Dementia Research: What Can Nrf2 Do For You—and Our Aging Brains?

Neuroscience Clinical Trials, Clinical Research
Dementia, Nrf2, Aging Brain

Dementia, Nrf2, Aging Brain

Nrf2 has garnered a lot of attention in the field of dementia research. Following are some of the latest scientific breakthroughs that may influence the way we approach central nervous system (CNS) and dementia clinical research over the next few years.

The Role of Nrf2 on the Aging Brain

Nrf2 is a transcription factor that controls the expression of about 1% of human genes, including an important antioxidant pathway: Antioxidant Response Element, which helps protect against oxidative damage triggered by injury and inflammation.

It works like this: Under normal conditions, Nrf2 remains in the cytoplasm, where it is quickly degraded, with a half-life of only 20 minutes. But under oxidative stress, Nrf2 travels to the nucleus, binds to a DNA promoter, and initiates the transcription of antioxidative genes and their proteins, promulgating antioxidants throughout the body, including in the brain.

Main Risk Factor for Parkinson’s Disease

 But as we get older, Nrf2 declines in activity—and that’s the main risk factor for Parkinson’s disease and other forms of dementia. That’s why CNS clinical researchers are now examining how manipulating the cells to continue to activate Nrf2 even in the aging brain may be a new avenue for dementia research.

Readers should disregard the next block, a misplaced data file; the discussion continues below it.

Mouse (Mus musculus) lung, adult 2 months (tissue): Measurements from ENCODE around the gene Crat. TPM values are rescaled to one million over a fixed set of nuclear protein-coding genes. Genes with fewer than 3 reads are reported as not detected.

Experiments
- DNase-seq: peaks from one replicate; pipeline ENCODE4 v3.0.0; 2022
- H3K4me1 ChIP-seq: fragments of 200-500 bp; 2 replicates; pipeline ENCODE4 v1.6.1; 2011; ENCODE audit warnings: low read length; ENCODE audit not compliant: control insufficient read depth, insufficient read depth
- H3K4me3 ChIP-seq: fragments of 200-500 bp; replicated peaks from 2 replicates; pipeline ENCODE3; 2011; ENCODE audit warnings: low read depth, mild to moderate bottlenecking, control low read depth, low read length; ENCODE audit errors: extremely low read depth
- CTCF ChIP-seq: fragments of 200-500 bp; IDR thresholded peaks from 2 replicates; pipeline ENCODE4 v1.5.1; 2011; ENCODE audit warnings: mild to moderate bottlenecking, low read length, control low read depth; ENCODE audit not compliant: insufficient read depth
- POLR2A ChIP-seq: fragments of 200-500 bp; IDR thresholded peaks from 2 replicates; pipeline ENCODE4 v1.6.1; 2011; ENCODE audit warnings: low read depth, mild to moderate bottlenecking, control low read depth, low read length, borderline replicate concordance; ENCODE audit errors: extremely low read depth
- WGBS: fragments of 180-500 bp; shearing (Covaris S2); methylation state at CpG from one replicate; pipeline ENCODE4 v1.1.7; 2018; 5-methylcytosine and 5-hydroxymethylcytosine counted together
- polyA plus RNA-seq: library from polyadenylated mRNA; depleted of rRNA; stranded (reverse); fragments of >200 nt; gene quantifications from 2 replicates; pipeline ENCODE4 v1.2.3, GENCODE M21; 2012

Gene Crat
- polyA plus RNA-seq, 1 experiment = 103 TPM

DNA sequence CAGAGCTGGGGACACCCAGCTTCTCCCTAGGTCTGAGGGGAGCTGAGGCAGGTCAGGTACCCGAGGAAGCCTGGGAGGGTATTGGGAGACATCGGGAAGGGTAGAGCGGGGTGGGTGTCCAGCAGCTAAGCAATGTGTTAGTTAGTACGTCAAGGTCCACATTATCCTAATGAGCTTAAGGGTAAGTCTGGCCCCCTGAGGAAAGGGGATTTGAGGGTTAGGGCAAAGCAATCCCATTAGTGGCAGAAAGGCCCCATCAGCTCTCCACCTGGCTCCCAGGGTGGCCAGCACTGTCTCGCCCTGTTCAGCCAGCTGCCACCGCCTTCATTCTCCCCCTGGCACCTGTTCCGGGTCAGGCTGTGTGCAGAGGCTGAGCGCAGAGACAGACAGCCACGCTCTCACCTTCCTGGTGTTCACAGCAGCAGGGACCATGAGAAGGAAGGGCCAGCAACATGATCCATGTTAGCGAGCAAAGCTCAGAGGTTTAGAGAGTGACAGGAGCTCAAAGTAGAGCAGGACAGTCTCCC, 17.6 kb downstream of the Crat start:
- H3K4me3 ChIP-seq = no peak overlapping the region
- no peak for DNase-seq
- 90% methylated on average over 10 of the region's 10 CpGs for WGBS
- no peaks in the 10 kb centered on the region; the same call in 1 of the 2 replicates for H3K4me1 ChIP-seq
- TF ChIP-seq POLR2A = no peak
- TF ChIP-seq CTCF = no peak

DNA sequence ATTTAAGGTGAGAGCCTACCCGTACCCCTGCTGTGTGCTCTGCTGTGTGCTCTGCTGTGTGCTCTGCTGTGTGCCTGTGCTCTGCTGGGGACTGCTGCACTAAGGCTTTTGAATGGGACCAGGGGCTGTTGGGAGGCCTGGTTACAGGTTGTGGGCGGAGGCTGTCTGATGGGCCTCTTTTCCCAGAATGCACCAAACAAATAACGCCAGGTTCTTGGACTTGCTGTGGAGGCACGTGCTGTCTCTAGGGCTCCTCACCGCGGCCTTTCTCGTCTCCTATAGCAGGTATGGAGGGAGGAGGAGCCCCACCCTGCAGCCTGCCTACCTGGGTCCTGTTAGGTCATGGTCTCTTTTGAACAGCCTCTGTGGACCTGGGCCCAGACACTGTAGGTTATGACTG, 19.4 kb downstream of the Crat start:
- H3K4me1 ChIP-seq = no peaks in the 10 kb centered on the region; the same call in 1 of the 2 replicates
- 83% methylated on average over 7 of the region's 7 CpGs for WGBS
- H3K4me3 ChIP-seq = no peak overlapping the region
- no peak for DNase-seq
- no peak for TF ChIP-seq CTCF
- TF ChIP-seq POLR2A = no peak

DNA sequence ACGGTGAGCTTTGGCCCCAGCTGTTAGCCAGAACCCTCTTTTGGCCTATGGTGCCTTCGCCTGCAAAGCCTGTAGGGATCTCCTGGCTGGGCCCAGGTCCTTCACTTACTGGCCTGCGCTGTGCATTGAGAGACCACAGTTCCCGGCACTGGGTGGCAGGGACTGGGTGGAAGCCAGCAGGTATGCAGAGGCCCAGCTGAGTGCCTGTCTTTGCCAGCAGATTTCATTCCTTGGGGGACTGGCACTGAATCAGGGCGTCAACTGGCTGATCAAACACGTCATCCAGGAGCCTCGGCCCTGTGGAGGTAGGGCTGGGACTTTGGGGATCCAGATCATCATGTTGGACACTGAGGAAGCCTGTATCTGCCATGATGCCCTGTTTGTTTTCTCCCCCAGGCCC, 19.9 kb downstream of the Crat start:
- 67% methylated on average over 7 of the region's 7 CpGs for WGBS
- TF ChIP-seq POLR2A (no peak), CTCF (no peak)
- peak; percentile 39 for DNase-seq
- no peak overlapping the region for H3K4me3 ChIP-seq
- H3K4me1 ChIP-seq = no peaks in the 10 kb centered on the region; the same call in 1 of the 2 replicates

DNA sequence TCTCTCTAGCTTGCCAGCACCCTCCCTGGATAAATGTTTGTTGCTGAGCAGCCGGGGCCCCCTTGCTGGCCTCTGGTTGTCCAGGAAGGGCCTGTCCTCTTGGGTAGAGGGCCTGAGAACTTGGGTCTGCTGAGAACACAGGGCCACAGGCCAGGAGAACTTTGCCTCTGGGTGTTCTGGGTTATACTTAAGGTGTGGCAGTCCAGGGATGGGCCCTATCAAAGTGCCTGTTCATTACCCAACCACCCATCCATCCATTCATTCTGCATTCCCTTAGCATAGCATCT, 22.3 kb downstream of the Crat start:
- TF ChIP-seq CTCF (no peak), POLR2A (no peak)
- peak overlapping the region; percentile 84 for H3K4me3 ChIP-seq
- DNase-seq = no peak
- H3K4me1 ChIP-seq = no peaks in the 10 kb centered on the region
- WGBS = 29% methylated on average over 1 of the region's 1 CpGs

Dementia Research and Dimethyl Fumarate

Recently, researchers put Dimethyl Fumarate (DMF)—an established treatment for Multiple Sclerosis—to the test, launching a preclinical study aimed at determining whether targeting Nrf2 with DMF might address the pathology of Parkinson’s disease, including nigral dopaminergic cell death, oxidative stress, and neuroinflammation.

Targeting Nrf2 in Parkinson’s Patients

Dementia researchers found that DMF protected nigral dopaminergic neurons against α-synucleinopathy, among other protective effects—and in vitro studies indicated that this neuroprotective effect was correlated with altered regulation of certain autophagy markers and with a shift in microglial dynamics toward a less pro-inflammatory and a more wound-healing phenotype. And in postmortem samples of Parkinson’s disease patients, the cytoprotective proteins associated with Nrf2 expression were partly sequestered in Lewy Bodies. In summary, the study showed substantial support for treating Parkinson’s disease—and targeting Nrf2 in Parkinson’s patients—with DMF.

How We’re Contributing to the Aging Brain Research

During Worldwide’s more than 30 years of neuroscience clinical trials experience, we’ve seen numerous groundbreaking developments, including repurposing treatments from one area of CNS clinical research to another. This is exactly why we’re continuously improving how we approach CNS clinical research. We look forward to seeing how Nrf2, and regulators like DMF, will continue to play a role in therapies for the aging brain!

Tomislav Babic, M.D., Ph.D.,  is Vice President of Medical and Scientific Affairs/Neuroscience at Worldwide Clinical Trials

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